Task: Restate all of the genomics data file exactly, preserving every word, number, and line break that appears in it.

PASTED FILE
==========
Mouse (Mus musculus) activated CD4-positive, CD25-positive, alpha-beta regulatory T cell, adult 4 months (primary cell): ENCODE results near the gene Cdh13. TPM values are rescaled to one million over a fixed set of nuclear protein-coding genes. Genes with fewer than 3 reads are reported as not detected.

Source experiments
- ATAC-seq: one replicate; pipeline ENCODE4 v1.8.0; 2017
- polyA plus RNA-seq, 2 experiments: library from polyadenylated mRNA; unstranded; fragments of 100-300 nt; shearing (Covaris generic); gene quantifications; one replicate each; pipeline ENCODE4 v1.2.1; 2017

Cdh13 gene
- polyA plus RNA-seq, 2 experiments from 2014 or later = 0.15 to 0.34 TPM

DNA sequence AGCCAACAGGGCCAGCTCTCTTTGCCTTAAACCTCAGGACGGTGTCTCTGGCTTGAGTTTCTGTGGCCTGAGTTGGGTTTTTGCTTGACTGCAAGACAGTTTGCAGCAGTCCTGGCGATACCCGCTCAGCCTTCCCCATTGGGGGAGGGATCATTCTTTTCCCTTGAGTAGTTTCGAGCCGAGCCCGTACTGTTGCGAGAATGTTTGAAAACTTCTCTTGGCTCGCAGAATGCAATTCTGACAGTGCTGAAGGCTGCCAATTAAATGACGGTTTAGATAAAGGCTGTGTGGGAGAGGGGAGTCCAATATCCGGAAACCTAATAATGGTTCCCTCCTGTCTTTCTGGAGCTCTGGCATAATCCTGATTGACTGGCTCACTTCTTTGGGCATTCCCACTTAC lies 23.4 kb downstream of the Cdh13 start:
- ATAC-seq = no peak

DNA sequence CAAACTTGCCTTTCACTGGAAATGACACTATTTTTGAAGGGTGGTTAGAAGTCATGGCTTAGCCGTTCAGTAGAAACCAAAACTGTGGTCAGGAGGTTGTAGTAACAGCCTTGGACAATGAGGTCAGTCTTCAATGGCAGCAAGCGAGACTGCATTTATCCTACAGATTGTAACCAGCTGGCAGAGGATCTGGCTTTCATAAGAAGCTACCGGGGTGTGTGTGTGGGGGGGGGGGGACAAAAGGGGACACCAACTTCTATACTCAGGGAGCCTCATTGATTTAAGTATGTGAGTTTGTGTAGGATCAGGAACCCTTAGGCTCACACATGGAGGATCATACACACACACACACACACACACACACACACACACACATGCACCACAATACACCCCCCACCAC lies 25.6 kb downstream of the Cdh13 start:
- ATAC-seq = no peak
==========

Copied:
Mouse (Mus musculus) activated CD4-positive, CD25-positive, alpha-beta regulatory T cell, adult 4 months (primary cell): ENCODE results near the gene Cdh13. TPM values are rescaled to one million over a fixed set of nuclear protein-coding genes. Genes with fewer than 3 reads are reported as not detected.

Source experiments
- ATAC-seq: one replicate; pipeline ENCODE4 v1.8.0; 2017
- polyA plus RNA-seq, 2 experiments: library from polyadenylated mRNA; unstranded; fragments of 100-300 nt; shearing (Covaris generic); gene quantifications; one replicate each; pipeline ENCODE4 v1.2.1; 2017

Cdh13 gene
- polyA plus RNA-seq, 2 experiments from 2014 or later = 0.15 to 0.34 TPM

DNA sequence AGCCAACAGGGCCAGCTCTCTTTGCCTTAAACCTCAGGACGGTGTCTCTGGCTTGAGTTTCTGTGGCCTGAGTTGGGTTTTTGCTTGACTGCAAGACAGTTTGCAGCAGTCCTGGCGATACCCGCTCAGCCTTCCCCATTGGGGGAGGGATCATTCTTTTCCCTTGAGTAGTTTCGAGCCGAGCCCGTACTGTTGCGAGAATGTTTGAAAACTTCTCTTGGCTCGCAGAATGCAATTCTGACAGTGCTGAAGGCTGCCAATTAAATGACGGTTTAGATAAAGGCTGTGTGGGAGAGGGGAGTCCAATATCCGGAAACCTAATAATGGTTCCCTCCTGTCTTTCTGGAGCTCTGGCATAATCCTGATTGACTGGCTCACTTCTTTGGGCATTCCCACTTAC lies 23.4 kb downstream of the Cdh13 start:
- ATAC-seq = no peak

DNA sequence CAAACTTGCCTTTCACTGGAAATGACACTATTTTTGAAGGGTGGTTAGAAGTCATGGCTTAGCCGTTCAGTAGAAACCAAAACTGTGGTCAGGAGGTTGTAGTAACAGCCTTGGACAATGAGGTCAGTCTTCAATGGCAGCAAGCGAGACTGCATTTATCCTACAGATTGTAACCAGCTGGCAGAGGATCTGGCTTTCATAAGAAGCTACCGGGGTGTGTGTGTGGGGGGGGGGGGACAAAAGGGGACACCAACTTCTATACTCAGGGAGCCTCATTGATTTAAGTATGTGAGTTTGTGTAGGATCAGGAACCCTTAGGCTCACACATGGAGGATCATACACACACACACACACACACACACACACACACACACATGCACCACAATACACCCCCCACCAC lies 25.6 kb downstream of the Cdh13 start:
- ATAC-seq = no peak